The Bard’s new face

Shakespeare in Chico: the next chapter

WHERE DA’ CAPULETS?<br> While the lady is away, Mercurio, Romeo and Benvolio bro down as they wait for the curtains to come up for Shakespeare 2009. From left: Matt Hammons, Benjamin Day and Tyler Elliott.

While the lady is away, Mercurio, Romeo and Benvolio bro down as they wait for the curtains to come up for Shakespeare 2009. From left: Matt Hammons, Benjamin Day and Tyler Elliott.

Photo By Alan Sheckter

“This is Shakespeare, indoors and air-conditioned,” said longtime Shakespeare in the Park artistic director Jerry Miller regarding the troupe’s latest move, this time from Chico City Plaza to the Chico Women’s Club.

Shakespeare 2009, as it has been dubbed for its 20th anniversary season, will come and go pretty quickly, with a classic version of Romeo and Juliet being staged July 9-12, and an equally short run of The Trials of Zorro set for July 16-19. Each show will feature two matinees, a first for the company.

The story of Shakespeare’s venue changes is almost as interesting as its pending productions. In 2007, Shakespeare in the Park’s relocation to downtown City Plaza from its 17-year home in Bidwell Park, first at the Campfire Council Ring and then at Cedar Grove, was a planned move. Working with the city of Chico, Miller was happy to create quality live theater in the newly remodeled City Plaza.

In its first year, Shakespeare on the Plaza won the 2007 Mayor’s Award for outstanding contribution to Chico, as well as the 2007 Annie Award for Best Theatre Production for The Black Bird Sings.

The 2008 season was somewhat star-crossed, with smoke from wildfires canceling some performances and forcing others to be quickly adapted for the El Rey Theatre stage.

This year’s move, to Chico Women’s Club, was entirely unplanned. Miller missed the deadline for city arts grant applications by one day. In the past, the city of Chico gifted Shakespeare between $10,000 and $18,000 each year, more than half its budget, to offset costs for insurance, costumes, sets, lights, audio, paint, musicians and promotions. “A day late, 10,000 short, and that was pretty much the end of the project,” he said.

It was then that Chico Women’s Club, with its controlled environment and permanent stage, came into the picture—and a revised, compressed Shakespeare run was born.

“They have just been really, exceedingly helpful,” Miller said.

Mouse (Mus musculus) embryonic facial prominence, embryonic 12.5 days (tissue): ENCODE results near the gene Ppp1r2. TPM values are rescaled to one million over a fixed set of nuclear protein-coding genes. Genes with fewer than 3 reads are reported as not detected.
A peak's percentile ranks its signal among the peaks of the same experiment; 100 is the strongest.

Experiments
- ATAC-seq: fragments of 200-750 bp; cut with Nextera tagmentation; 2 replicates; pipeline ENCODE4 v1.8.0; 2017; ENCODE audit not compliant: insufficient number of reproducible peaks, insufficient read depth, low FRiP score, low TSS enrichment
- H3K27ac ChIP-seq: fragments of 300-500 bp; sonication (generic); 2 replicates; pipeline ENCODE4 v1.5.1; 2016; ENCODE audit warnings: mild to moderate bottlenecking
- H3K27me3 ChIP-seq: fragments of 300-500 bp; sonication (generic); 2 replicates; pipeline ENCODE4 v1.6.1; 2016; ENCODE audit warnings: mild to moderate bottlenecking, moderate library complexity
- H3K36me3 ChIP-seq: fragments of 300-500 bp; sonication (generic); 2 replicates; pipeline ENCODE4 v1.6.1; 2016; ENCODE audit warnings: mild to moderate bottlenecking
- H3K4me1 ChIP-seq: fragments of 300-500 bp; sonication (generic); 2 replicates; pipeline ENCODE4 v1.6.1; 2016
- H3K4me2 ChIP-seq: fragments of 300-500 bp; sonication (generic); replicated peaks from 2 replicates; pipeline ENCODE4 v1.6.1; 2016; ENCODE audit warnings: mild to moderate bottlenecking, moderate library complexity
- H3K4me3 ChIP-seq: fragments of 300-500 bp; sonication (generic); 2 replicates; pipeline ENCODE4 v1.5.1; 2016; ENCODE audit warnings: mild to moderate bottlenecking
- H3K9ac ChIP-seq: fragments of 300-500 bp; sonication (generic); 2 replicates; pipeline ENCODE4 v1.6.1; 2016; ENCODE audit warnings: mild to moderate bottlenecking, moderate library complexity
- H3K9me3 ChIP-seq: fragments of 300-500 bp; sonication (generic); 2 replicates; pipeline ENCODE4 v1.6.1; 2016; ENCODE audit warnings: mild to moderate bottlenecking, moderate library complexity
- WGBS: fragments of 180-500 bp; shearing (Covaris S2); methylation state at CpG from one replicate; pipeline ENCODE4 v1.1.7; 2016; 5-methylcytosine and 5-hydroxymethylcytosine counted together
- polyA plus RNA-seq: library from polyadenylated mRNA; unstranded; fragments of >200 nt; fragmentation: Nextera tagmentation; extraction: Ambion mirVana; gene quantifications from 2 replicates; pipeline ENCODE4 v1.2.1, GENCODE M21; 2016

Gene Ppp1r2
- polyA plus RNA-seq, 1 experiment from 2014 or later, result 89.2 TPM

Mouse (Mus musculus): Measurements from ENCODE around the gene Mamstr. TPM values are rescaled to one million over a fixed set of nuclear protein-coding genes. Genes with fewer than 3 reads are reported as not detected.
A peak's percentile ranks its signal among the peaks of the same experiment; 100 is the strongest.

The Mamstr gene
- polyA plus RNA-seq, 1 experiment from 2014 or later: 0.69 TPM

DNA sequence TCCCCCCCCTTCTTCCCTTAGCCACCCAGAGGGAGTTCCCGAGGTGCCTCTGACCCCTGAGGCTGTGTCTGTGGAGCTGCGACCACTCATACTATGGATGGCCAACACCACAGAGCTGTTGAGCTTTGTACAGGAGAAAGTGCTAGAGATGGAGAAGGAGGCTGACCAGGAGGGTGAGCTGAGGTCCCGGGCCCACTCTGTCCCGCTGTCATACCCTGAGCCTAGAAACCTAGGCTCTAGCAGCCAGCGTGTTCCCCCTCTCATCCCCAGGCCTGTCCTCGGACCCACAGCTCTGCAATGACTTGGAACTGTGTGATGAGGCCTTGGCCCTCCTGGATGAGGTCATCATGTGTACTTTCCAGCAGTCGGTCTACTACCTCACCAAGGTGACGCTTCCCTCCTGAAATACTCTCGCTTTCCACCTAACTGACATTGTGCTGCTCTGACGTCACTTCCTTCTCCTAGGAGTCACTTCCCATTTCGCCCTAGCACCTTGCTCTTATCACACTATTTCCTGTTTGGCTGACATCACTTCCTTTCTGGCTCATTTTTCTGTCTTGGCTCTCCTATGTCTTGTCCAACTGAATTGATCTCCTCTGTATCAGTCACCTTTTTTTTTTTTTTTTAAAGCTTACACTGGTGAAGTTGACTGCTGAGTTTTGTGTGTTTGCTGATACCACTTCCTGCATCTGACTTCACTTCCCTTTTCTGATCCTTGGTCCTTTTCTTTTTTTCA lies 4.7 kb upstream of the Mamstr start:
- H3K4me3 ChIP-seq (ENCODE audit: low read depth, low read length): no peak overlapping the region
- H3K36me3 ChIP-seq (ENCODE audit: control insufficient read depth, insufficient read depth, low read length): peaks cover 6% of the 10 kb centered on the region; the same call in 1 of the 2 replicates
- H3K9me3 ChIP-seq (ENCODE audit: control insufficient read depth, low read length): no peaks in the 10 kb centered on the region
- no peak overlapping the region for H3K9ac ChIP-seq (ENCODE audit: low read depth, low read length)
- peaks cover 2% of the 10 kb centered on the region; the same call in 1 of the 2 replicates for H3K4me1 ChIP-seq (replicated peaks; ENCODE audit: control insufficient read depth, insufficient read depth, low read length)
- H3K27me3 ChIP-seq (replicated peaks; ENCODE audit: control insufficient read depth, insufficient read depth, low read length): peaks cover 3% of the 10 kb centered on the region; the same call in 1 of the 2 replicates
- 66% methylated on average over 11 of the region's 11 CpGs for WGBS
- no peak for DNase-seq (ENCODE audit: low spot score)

There are several advantages to the 150-or-so-capacity venue. The Women’s Club is bug- and skateboard-free, doesn’t sizzle like a pizza oven, and actors won’t have to pause to allow a loud motorcycle to pass. In addition, Miller said stage lights will be much more effective than on the Plaza, which had plenty of daylight left at 7:30 p.m. (starting time was 8 p.m. at Bidwell Park).

Regarding the plays, Romeo and Juliet director Jeff Dickenson said the Shakespeare love story will be presented in its traditional, Elizabethan splendor. And Dickenson’s directions—this is his first role as a Shakespeare director after being an on-stage regular for many years—involve packing as much of that splendor as possible onto the Chico Women’s Club stage, including the construction of large set units that can be rolled in and out.

“There’s a Verona (Italy) feel, but it’s more suggestive; we’re not creating it realistically,” said Dickenson, who is also Chico Cabaret’s company director. “It’s an enormously complicated play to direct, with seven locations. … I tried to blend as many elements as possible in the Women’s Club.”

Chico State theater major Ashley Mauerhan, who’s appeared in many area productions, including Shakespeare on the Plaza, will play Juliet. Benjamin Day, a Chico State sophomore-to-be whom Dickenson called “a fresh-faced kid who was a complete surprise during auditions,” will appear as Romeo.

The Trials of Zorro, written and directed by Miller, with musical direction from Marcel Daguerre, promises to offer a new and different take on the swashbuckling swordsman. The play takes place in a small California town following the Gold Rush.

The question of who will play Zorro is not easy to answer: “I can’t tell you that; you don’t know who Zorro is,” Miller said. “The identity of Zorro is a complex and serious part of the play.”

A live band—including Daguerre, Miller’s son Loki Miller, Charles Mohnike and Jonathan Stoyanoff—will augment the show with familiar pop and rock songs. The longtime partnership with the Butte College Drama Department, of which Miller and Dickenson are instructors, continues.

As for next year, who knows, Shakespeare might be performed in the new Butte College Performing Arts Center. But for now, it’s Shakespeare in the Women’s Club.

“We’re not mad at the city; they made their choice, and that’s OK,” Miller said. “We’re not crying about it. We’re going to put on two great shows and things will evolve; they always do.”